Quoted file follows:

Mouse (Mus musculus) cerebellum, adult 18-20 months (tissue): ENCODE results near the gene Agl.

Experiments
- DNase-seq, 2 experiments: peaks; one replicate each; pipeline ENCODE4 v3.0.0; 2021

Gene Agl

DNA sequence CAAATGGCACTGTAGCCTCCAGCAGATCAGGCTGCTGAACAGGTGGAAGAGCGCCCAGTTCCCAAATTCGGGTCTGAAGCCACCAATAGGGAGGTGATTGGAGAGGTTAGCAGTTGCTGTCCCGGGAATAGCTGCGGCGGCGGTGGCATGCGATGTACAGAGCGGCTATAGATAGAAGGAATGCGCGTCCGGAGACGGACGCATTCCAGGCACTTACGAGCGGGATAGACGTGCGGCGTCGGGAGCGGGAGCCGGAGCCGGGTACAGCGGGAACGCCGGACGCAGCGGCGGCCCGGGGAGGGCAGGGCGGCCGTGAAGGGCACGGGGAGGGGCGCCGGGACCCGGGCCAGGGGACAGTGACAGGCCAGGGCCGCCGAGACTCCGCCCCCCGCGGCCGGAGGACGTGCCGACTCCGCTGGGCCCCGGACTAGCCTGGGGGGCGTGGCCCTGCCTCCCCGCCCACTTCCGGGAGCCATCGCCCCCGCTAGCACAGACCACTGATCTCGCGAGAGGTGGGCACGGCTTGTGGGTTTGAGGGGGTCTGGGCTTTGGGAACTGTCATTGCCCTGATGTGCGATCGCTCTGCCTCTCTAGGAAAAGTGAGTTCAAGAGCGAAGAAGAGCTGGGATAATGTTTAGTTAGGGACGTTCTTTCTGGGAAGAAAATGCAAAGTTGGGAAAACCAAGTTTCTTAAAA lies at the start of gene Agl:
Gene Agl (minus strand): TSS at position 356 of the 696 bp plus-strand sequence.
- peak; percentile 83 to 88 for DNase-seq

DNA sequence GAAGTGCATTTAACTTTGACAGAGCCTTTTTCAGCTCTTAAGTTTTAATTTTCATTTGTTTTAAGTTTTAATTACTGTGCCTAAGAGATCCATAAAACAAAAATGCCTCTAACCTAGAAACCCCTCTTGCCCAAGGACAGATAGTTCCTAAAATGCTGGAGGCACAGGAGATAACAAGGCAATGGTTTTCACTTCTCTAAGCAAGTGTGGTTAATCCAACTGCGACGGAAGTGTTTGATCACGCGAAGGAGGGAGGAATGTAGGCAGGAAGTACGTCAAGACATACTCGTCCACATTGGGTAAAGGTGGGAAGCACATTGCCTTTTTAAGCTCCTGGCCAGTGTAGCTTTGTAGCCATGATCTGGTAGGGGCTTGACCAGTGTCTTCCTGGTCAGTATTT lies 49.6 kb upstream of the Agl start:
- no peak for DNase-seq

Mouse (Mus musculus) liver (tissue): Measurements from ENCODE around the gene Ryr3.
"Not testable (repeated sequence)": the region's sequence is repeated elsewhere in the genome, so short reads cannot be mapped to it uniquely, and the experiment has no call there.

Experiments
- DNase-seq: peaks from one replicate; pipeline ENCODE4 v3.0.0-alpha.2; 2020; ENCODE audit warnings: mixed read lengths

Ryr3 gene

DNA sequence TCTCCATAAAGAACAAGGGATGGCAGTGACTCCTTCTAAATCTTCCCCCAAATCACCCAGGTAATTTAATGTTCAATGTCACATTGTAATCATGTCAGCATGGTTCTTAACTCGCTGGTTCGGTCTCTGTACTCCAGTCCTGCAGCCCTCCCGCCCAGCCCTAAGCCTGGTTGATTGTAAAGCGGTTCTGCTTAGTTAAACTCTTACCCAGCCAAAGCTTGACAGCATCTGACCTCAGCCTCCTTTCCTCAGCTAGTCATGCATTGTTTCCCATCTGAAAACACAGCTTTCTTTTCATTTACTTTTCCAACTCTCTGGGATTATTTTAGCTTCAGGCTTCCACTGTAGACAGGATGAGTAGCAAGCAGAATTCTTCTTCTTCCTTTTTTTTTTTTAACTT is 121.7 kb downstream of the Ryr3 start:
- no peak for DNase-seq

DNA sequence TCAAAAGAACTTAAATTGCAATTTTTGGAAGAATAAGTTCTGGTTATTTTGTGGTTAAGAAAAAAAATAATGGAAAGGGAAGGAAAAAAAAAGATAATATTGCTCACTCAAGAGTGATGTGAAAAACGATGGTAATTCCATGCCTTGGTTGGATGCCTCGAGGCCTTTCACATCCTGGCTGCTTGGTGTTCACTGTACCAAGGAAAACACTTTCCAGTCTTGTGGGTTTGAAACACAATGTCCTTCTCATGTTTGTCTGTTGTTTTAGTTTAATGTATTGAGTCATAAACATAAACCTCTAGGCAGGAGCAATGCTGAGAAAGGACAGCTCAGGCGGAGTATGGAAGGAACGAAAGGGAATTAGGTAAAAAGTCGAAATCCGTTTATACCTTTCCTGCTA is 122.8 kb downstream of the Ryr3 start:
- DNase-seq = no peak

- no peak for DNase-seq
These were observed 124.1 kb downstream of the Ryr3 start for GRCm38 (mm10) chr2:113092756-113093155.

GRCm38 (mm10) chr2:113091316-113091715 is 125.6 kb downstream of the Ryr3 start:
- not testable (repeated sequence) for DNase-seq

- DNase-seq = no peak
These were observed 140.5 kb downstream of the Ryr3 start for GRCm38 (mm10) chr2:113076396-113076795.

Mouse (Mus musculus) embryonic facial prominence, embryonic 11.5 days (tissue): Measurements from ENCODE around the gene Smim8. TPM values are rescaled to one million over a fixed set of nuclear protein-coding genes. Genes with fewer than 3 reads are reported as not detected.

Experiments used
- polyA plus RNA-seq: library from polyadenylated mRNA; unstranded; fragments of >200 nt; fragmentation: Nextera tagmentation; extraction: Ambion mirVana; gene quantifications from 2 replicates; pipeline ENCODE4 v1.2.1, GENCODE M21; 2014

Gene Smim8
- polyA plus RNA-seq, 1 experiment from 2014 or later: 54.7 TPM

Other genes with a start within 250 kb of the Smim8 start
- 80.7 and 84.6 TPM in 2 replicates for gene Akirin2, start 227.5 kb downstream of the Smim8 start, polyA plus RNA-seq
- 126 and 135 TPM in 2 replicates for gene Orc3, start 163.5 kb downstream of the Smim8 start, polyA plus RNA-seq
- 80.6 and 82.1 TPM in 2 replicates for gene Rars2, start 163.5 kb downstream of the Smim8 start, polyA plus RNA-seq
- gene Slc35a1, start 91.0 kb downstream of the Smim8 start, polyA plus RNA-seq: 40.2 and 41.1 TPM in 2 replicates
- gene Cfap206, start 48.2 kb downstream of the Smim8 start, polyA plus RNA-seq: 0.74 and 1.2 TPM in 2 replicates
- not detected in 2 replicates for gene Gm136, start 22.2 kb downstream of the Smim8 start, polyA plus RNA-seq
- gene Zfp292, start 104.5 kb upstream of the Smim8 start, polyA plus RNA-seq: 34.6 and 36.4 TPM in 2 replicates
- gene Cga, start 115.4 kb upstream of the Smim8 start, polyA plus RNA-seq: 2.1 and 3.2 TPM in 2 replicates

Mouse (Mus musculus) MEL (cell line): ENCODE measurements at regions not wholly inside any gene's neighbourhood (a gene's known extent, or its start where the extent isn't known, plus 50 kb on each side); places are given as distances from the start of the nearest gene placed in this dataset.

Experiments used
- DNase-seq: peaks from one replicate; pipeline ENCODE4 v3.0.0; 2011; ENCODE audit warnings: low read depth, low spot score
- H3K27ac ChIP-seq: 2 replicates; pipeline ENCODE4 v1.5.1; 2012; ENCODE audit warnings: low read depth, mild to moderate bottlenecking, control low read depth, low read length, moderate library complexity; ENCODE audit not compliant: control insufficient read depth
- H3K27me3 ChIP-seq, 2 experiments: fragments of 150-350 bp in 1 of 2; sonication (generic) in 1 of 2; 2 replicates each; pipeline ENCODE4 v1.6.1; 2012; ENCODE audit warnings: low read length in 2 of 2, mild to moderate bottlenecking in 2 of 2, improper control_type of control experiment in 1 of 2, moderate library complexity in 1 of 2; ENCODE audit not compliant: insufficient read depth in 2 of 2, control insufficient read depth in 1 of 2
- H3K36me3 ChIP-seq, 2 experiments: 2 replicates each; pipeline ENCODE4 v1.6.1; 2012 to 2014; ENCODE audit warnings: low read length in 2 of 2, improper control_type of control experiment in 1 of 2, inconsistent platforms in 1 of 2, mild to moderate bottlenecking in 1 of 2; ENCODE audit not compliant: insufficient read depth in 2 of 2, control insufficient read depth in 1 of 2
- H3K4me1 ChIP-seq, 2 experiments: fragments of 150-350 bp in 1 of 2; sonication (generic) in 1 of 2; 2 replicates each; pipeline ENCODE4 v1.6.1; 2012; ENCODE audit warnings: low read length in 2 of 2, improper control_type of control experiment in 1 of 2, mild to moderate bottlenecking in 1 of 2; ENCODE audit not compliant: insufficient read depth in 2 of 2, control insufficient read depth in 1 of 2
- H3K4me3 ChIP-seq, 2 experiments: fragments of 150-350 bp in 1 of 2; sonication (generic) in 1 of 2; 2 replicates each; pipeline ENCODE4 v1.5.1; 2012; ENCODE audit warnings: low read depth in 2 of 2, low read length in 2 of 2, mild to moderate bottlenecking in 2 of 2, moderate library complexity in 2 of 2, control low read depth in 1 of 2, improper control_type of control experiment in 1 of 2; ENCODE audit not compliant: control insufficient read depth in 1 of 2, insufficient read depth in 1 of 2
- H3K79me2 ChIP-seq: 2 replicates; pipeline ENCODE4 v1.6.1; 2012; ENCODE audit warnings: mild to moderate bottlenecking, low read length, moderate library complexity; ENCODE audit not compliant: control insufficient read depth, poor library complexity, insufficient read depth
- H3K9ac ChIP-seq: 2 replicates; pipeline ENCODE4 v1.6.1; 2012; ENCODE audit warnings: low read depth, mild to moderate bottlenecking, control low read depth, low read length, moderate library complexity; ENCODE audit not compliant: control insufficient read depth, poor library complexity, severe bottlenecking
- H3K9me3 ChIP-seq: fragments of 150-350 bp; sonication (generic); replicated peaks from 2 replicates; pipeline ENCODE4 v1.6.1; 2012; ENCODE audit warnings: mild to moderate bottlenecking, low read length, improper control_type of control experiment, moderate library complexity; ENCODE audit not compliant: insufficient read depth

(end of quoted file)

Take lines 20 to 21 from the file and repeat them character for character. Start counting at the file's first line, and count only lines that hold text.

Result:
These were observed 124.1 kb downstream of the Ryr3 start for GRCm38 (mm10) chr2:113092756-113093155.

GRCm38 (mm10) chr2:113091316-113091715 is 125.6 kb downstream of the Ryr3 start: